Approximately 134,000 people in the U.S. could die from COVID-19, more than double an estimate five weeks ago of 72,000, according to the Institute for Health Metrics and Evaluation at the University of Washington’s School of Medicine. It projects 100,773 deaths from COVID-19 by May 21.

That projection, which is one of key measures watched by the White House, could go as high as 243,000, taking into account the institute’s margin of error. Christopher Murray, the director of the institute, cited “premature relaxation of social distancing” as the primary reason for the increased projection.

Coronavirus-related deaths could rise to 3,000 per day by June 1 from 2,000 deaths a day currently, according to preliminary data from the Federal Emergency Management Agency, first reported by the New York Times on Monday. The data are based on a model developed by Johns Hopkins University’s Center for Systems Science and Engineering.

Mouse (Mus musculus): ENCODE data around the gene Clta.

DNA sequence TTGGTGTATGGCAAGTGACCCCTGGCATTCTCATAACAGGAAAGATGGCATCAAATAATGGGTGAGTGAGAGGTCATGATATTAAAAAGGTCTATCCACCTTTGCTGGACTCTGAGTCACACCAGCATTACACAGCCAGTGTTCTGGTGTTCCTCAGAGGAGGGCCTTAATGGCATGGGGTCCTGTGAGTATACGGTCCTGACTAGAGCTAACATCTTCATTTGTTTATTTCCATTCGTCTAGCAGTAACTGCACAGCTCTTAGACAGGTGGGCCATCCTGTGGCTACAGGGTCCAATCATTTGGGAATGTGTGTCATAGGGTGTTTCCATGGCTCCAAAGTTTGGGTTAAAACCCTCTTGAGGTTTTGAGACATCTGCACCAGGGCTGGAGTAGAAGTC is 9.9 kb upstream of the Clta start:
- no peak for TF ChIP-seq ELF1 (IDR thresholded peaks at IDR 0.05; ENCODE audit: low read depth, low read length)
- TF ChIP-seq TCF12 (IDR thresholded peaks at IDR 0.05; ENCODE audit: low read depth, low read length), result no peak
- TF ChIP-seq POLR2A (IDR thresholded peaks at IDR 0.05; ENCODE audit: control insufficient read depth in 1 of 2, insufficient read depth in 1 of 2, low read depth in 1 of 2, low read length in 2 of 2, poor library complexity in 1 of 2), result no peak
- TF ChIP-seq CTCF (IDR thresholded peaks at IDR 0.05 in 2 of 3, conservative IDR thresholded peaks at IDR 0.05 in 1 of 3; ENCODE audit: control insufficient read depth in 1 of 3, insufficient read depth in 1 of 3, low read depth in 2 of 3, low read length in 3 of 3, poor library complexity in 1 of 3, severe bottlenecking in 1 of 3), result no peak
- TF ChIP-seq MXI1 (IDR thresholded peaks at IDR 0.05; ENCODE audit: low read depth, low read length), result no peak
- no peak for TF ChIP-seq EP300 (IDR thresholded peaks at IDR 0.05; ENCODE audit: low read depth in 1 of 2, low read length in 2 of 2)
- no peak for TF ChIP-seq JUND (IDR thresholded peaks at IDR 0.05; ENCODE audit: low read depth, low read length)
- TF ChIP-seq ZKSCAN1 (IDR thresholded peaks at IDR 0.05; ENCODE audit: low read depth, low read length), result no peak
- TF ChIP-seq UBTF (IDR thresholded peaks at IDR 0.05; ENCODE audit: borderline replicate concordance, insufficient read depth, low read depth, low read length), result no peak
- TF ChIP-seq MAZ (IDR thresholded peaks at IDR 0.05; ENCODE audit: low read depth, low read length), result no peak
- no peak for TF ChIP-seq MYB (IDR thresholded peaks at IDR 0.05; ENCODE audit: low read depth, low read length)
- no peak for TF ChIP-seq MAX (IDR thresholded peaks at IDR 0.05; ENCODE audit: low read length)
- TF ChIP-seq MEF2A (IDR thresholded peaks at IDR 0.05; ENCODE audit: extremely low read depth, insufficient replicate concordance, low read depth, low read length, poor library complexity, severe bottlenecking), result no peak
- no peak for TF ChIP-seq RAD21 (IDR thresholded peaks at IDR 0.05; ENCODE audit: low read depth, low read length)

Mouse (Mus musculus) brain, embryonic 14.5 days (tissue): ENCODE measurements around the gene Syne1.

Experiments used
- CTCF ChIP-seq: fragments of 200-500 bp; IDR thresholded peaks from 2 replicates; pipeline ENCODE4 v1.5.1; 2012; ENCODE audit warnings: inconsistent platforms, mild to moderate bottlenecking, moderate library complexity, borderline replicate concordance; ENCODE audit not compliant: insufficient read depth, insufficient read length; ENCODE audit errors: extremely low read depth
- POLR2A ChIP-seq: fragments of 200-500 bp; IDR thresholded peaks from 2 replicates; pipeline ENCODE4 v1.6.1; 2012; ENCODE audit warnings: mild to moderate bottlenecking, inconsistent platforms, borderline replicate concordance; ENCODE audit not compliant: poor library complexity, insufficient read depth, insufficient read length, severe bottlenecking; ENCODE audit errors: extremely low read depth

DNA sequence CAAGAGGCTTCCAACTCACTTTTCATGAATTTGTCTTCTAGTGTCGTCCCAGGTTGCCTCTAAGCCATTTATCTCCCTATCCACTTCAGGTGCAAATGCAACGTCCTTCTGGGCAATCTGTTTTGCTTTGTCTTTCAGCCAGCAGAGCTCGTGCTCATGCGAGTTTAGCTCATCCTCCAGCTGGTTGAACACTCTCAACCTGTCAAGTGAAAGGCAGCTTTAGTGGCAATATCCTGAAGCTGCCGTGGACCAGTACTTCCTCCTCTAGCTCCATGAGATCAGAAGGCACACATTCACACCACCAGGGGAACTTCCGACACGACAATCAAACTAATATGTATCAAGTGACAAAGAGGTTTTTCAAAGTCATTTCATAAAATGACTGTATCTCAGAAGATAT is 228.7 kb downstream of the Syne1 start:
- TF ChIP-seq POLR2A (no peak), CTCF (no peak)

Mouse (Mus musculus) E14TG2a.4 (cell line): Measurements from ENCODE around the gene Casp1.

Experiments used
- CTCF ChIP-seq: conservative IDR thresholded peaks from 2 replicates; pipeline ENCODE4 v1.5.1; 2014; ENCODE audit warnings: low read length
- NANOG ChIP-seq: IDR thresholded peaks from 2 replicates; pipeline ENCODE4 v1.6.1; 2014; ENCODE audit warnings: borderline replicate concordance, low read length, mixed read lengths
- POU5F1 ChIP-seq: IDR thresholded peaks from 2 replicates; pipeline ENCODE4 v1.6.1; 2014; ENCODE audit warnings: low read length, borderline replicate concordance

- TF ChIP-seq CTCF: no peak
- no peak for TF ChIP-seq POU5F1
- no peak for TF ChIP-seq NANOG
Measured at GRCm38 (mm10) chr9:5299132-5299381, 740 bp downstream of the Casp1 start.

“Our rough guess is that come June, at least 95% of the U.S. will still be susceptible,” IHME’s Murray told NPR . “That means, of course, it can come right back. And so then we really need to have a robust strategy in place to not have a second wave.”

At the beginning of the pandemic, the CDC warned that in a worst-case scenario 2.4 million to 21 million people could require hospitalization, potentially, should they take ill within a condensed time frame, crippling the country’s health-care system. U.S. hospitals have just over 924,000 staffed hospital beds, according to the American Hospital Association.

Source: Youyang Gu, covid19-projections.com

As of Sunday , 8.7 million people had been tested in the U.S. for SARS-CoV-2. There were 1,283,929 confirmed cases in the U.S., and 79,124 deaths, of which nearly 26,535 were in New York state, the epicenter of the pandemic in the U.S., and 57,180 recovered. Worldwide, there were 4,081,970 confirmed cases and 281,399 deaths, according to Johns Hopkins University.